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Opponents Sound Alarm Over Proposed Changes In Ambulance Service

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ZEBULON, N.C. — Budget cuts are forcing Wake County leaders to consider a proposal that moves ambulance service from certain communities to others. Some say that is a gamble with the community's safety.

In Zebulon, two ambulances respond to nearly 1,700 calls a year. The county is considering a plan that would have one ambulance serve the town between the hours of 10 p.m. and 10 a.m.

Knightdale and Wendell would also go from two ambulances to one -- meaning most of eastern Wake County would have half as many ambulances.

"It concerns me that we are putting a price tag on the community, potentially saying they aren't worth the expense," said Matt Masters of Knightdale EMS.

Zebulon's EMS chief says taking three ambulances away at once is too much too fast.

He suggests the county try a more gradual approach and questions the data the recommendation is based on because it was taken during the winter, the slowest time of year.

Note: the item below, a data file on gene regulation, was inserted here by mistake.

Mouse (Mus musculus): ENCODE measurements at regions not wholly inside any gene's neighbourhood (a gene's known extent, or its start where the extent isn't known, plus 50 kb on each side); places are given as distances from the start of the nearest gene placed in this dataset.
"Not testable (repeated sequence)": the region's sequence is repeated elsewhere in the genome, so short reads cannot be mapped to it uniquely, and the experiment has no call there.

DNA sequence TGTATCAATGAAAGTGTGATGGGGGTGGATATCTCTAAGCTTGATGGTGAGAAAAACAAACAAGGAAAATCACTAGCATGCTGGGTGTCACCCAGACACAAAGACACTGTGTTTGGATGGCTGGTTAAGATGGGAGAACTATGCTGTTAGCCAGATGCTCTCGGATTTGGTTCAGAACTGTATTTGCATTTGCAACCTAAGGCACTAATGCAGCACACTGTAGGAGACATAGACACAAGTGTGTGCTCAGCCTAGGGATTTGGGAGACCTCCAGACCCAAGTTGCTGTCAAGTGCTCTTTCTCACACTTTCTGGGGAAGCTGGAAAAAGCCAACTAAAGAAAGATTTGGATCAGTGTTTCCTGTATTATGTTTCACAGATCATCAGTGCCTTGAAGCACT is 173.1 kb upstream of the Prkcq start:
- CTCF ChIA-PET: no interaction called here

Dr. Brent Myers has the difficult task of making sure all of Wake County is covered.

"We would love to have an ambulance on every corner, but that is not a possibility," said Myers, medical director of Wake County EMS.

Myers says his plan would be to redistribute ambulances from eastern Wake County to northern Wake County -- an area he says is underserved.

"Let's look at some of the trucks that aren't as busy and see how we can't reallocate those resources without endangering public safety. That's the discussion we are having right now," Myers said.

Both sides hope to reach a compromise.

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